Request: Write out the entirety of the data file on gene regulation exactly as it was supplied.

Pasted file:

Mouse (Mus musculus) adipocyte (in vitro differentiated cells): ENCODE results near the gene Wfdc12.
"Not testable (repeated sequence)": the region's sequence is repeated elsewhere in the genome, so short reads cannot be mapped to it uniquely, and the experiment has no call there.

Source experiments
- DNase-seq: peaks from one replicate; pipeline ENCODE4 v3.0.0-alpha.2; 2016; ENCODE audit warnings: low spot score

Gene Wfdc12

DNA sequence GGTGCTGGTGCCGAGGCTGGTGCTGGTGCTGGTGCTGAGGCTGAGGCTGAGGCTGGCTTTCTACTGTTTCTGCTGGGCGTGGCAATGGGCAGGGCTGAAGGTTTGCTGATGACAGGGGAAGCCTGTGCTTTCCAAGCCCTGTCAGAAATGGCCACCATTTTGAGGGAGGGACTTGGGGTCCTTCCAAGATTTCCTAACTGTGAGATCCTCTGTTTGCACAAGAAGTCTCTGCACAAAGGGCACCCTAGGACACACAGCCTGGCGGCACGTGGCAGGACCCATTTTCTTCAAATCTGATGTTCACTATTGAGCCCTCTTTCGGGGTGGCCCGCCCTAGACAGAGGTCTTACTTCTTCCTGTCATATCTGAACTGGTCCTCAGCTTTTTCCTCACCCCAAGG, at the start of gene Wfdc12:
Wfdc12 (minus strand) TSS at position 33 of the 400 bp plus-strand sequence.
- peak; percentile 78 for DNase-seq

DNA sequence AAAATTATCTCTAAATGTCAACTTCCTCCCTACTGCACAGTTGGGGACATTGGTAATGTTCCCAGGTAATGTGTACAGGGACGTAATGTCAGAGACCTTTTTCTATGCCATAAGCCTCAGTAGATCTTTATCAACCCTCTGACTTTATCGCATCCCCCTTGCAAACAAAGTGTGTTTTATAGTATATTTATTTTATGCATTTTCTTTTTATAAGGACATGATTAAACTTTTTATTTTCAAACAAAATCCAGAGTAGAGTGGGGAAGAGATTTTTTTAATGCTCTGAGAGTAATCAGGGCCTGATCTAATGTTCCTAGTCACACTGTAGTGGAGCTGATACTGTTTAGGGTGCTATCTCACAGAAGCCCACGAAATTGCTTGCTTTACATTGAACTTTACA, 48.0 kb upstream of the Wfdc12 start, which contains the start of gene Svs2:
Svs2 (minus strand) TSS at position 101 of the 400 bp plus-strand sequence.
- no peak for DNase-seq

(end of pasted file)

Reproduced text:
Mouse (Mus musculus) adipocyte (in vitro differentiated cells): ENCODE results near the gene Wfdc12.
"Not testable (repeated sequence)": the region's sequence is repeated elsewhere in the genome, so short reads cannot be mapped to it uniquely, and the experiment has no call there.

Source experiments
- DNase-seq: peaks from one replicate; pipeline ENCODE4 v3.0.0-alpha.2; 2016; ENCODE audit warnings: low spot score

Gene Wfdc12

DNA sequence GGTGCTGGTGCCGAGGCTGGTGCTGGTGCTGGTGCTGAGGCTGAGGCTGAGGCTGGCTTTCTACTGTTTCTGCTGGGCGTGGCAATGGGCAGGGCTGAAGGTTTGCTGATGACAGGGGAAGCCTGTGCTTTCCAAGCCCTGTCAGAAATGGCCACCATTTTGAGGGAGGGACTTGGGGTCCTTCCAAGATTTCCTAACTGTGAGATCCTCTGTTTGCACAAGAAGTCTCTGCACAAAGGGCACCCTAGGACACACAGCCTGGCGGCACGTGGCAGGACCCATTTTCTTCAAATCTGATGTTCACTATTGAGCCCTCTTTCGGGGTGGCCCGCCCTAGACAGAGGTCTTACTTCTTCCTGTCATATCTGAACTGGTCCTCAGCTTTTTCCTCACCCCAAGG, at the start of gene Wfdc12:
Wfdc12 (minus strand) TSS at position 33 of the 400 bp plus-strand sequence.
- peak; percentile 78 for DNase-seq

DNA sequence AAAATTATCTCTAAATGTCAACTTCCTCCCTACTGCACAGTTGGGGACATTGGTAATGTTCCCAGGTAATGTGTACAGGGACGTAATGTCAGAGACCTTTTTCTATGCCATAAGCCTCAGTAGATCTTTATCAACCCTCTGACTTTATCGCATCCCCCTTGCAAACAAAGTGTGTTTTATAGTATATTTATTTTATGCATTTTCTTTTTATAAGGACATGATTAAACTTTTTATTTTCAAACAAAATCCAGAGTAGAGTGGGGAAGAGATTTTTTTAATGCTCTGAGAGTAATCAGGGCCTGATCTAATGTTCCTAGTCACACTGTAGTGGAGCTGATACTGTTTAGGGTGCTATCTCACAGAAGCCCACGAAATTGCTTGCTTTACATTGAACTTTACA, 48.0 kb upstream of the Wfdc12 start, which contains the start of gene Svs2:
Svs2 (minus strand) TSS at position 101 of the 400 bp plus-strand sequence.
- no peak for DNase-seq